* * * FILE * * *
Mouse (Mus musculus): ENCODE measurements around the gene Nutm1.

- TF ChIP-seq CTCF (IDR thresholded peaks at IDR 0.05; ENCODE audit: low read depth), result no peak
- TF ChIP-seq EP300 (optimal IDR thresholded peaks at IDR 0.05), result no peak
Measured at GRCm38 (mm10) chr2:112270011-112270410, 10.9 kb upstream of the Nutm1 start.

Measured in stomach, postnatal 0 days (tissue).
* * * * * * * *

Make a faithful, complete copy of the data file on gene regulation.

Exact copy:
Mouse (Mus musculus): ENCODE measurements around the gene Nutm1.

- TF ChIP-seq CTCF (IDR thresholded peaks at IDR 0.05; ENCODE audit: low read depth), result no peak
- TF ChIP-seq EP300 (optimal IDR thresholded peaks at IDR 0.05), result no peak
Measured at GRCm38 (mm10) chr2:112270011-112270410, 10.9 kb upstream of the Nutm1 start.

Measured in stomach, postnatal 0 days (tissue).